Primary Source: MacDonald to face grilling in N.H. confirmation hearing

  • John P. Gregg. Copyright (c) Valley News. May not be reprinted or used online without permission. Send requests to Geoff Hansen

  • Manchester attorney Gordon MacDonald sits with his daughter, Nellie, 8, and his wife, Jennifer Eder, as they listen during a public hearing in the executive council chambers, Tuesday, March 28, 2017, at the New Hampshire Statehouse in Concord, N.H. MacDonald is Republican Gov. Chris Sununu's nominee to be the state's next attorney general. (AP Photo/Elise Amendola) Elise Amendola

Valley News Staff Writer
Published: 6/19/2019 10:04:59 PM
Modified: 6/19/2019 10:04:51 PM

Look for an intense Executive Council hearing next week as Attorney General Gordon MacDonald faces questions about his nomination to be the next chief justice of the New Hampshire Supreme Court.

While MacDonald has won praise for his legal work and character — he argued some big cases on behalf of Dartmouth-Hitchcock Medical Center and other hospitals involving the Medicaid Enhancement Tax — abortion-rights supporters are also raising concerns on where he might stand on that issue.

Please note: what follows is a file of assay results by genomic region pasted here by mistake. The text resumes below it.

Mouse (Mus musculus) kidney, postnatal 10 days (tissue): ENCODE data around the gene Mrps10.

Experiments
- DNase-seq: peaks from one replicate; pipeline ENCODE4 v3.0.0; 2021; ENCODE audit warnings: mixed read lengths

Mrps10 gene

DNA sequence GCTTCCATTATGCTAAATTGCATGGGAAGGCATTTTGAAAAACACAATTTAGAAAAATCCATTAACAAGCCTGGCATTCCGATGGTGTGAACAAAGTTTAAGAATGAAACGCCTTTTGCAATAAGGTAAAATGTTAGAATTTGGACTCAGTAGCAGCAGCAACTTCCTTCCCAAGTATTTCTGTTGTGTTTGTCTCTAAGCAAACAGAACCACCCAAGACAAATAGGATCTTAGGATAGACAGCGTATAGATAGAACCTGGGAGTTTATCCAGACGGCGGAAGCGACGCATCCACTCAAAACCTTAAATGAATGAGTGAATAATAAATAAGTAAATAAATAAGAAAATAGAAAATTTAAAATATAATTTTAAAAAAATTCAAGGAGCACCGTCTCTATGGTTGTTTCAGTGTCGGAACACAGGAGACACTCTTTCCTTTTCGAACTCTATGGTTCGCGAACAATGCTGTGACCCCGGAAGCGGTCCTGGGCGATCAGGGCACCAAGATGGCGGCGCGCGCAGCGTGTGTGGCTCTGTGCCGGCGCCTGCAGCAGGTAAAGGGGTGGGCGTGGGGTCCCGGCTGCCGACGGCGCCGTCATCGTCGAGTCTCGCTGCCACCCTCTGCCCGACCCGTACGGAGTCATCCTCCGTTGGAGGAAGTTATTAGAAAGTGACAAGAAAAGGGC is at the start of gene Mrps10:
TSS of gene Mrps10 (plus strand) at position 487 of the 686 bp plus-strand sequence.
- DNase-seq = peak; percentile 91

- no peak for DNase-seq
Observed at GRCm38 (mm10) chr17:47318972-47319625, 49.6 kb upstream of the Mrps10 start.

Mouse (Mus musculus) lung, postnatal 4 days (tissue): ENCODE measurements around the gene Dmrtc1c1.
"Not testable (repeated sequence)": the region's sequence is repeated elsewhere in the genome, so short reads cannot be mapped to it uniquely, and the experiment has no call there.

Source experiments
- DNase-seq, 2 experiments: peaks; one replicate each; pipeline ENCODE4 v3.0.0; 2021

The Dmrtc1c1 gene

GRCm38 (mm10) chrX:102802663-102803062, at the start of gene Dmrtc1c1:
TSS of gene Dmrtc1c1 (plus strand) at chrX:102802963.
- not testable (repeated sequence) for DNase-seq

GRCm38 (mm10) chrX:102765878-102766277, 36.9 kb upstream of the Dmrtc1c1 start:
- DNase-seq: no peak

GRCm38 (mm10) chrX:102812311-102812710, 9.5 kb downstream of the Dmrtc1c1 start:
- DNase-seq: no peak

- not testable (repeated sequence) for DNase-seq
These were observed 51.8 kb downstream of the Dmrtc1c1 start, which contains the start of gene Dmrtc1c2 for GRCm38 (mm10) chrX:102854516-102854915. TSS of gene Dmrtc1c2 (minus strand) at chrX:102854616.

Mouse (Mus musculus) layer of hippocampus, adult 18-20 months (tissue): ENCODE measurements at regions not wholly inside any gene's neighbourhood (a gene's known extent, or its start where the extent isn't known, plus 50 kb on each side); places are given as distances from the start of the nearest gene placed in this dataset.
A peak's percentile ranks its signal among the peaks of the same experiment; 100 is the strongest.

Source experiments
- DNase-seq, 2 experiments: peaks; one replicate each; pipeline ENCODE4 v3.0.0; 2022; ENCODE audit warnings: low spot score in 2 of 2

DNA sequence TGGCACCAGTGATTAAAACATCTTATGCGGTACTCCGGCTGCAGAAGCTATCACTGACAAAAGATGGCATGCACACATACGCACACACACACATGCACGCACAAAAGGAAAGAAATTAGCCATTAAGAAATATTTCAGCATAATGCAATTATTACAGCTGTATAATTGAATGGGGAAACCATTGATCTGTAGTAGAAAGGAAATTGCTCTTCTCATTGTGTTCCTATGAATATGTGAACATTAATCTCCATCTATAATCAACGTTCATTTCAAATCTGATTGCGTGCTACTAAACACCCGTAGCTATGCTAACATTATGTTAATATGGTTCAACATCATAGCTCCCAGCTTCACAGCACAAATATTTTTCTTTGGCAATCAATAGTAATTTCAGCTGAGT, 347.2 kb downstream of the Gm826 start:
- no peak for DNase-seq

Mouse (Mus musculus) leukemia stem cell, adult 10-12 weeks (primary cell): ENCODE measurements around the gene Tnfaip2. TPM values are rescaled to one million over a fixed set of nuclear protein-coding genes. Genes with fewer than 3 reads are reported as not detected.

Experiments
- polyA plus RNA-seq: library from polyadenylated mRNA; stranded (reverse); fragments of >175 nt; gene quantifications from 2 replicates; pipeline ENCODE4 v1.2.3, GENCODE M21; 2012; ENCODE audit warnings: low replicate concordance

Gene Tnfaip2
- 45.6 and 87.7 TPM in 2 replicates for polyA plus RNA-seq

Decades ago, the 57-year-old MacDonald worked as legislative director and chief of staff for then-U.S. Sen. Gordon Humphrey, R-N.H., and in 2016 was a delegate at the Republican National Convention for U.S. Sen. Marco Rubio, R-Fla. Both are abortion opponents.

But many lawyers in the state say MacDonald, a 1979 Hanover High School graduate who went on to Dartmouth and worked as a lifeguard in the Upper Valley in the summers, is highly qualified for the job.

MacDonald on Wednesday declined comment when asked to outline his position on abortion rights, referring a reporter to Republican Gov. Chris Sununu’s office.

Sununu spokesman Ben Vihstadt said, “Governor Sununu nominated Attorney General MacDonald, who is highly regarded in the legal community, based on his extensive experience. As with any potential nominee, Governor Sununu does not believe in single-issue litmus tests and will always choose the best individual for the job.”